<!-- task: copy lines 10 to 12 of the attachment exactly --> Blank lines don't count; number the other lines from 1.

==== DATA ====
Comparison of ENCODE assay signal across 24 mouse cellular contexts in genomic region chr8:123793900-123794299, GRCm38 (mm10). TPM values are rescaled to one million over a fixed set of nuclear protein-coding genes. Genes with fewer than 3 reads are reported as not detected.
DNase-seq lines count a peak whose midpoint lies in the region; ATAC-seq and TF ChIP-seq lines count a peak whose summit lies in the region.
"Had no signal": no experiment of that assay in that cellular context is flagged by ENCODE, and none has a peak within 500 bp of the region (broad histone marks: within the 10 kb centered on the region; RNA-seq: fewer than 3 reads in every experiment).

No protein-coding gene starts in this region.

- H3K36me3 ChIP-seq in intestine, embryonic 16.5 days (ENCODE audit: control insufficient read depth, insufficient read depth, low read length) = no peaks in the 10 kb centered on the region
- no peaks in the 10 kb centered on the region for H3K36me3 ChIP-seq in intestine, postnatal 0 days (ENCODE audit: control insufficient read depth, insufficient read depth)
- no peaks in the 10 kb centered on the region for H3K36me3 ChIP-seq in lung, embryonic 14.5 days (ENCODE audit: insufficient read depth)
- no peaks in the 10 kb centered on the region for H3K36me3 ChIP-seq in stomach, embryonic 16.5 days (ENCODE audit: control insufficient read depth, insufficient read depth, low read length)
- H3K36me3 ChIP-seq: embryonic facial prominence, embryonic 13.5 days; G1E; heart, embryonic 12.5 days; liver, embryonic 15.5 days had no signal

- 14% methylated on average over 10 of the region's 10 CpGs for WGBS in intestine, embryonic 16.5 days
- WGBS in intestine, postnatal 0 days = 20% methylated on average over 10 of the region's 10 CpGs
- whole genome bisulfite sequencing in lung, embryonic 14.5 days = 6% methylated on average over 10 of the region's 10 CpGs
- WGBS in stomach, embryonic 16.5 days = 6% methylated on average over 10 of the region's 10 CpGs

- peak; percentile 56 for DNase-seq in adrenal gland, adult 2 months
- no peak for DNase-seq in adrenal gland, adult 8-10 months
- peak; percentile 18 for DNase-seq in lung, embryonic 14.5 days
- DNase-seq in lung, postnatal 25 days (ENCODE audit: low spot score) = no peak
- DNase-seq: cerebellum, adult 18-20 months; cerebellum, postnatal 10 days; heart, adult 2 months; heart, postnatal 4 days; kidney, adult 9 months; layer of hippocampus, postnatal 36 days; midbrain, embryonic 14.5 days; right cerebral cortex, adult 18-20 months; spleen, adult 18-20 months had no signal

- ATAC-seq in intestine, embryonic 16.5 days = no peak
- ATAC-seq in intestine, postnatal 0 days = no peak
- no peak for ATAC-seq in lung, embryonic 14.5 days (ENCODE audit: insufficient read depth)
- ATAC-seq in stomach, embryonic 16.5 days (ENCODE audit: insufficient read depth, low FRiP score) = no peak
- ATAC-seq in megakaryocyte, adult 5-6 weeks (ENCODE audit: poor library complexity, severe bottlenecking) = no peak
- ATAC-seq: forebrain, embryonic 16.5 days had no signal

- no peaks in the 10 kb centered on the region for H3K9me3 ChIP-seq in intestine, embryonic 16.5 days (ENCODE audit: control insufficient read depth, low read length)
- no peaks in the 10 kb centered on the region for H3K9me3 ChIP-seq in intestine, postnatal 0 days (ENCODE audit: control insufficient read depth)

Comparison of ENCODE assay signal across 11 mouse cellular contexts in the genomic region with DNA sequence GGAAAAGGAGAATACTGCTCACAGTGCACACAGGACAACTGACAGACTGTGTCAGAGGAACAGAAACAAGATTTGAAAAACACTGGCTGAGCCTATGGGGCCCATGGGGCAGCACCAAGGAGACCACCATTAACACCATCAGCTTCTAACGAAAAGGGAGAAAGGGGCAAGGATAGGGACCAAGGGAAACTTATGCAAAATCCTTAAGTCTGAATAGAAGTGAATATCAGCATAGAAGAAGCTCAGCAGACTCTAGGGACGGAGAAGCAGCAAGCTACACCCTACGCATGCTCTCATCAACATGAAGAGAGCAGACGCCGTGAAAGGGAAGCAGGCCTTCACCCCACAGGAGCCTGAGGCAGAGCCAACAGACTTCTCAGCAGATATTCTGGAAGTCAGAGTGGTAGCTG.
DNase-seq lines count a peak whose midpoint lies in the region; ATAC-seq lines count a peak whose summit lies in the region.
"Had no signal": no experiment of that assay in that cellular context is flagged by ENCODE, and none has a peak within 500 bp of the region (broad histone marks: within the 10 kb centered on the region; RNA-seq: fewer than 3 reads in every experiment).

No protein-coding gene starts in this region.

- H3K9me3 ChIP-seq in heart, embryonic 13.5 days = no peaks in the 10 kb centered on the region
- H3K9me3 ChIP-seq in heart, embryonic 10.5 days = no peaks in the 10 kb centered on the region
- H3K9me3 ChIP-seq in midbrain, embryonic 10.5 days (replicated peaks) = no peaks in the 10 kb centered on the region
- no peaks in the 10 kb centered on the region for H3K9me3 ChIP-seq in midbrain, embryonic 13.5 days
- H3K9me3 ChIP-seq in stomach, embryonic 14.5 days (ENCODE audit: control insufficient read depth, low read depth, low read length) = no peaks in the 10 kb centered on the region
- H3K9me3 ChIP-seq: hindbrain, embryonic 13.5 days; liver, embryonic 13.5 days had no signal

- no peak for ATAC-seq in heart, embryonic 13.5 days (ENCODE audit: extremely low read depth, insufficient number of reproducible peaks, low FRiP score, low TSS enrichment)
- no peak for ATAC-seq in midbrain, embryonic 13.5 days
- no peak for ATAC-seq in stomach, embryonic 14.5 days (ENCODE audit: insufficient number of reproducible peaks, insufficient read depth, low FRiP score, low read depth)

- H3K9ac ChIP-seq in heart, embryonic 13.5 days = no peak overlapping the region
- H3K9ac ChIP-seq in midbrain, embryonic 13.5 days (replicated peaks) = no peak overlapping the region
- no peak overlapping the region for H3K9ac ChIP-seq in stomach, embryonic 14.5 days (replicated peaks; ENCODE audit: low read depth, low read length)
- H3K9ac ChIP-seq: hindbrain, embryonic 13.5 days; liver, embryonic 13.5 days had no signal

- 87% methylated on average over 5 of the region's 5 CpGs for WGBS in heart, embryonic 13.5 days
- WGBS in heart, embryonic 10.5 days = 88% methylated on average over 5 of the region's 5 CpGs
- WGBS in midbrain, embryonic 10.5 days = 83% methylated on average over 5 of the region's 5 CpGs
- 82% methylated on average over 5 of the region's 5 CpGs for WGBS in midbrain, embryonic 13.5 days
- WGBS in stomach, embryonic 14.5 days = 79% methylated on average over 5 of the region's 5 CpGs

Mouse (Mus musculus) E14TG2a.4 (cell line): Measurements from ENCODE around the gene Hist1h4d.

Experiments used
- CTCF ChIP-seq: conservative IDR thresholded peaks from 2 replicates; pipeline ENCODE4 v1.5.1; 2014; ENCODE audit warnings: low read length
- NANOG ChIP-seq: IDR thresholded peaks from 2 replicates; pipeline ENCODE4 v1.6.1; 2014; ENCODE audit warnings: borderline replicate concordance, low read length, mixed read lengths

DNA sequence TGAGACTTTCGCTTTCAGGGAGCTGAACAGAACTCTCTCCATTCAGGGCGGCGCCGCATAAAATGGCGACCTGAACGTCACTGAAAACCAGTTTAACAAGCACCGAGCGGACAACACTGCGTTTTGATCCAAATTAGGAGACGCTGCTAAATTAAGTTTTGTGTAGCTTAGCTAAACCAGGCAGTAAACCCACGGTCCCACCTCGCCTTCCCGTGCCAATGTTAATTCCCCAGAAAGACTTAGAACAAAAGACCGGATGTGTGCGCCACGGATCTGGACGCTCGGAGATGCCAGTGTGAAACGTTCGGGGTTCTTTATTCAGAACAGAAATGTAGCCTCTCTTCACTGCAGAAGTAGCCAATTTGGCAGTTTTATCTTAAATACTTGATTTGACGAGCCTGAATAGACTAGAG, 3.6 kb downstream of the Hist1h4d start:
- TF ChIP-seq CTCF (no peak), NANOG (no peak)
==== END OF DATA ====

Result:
- 14% methylated on average over 10 of the region's 10 CpGs for WGBS in intestine, embryonic 16.5 days
- WGBS in intestine, postnatal 0 days = 20% methylated on average over 10 of the region's 10 CpGs
- whole genome bisulfite sequencing in lung, embryonic 14.5 days = 6% methylated on average over 10 of the region's 10 CpGs